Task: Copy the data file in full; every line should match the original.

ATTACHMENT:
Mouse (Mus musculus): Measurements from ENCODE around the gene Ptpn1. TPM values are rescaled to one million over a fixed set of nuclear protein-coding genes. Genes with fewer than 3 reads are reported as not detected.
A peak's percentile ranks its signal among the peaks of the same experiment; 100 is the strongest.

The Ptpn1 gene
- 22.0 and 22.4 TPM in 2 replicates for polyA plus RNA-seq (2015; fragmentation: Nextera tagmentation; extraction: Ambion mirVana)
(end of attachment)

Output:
Mouse (Mus musculus): Measurements from ENCODE around the gene Ptpn1. TPM values are rescaled to one million over a fixed set of nuclear protein-coding genes. Genes with fewer than 3 reads are reported as not detected.
A peak's percentile ranks its signal among the peaks of the same experiment; 100 is the strongest.

The Ptpn1 gene
- 22.0 and 22.4 TPM in 2 replicates for polyA plus RNA-seq (2015; fragmentation: Nextera tagmentation; extraction: Ambion mirVana)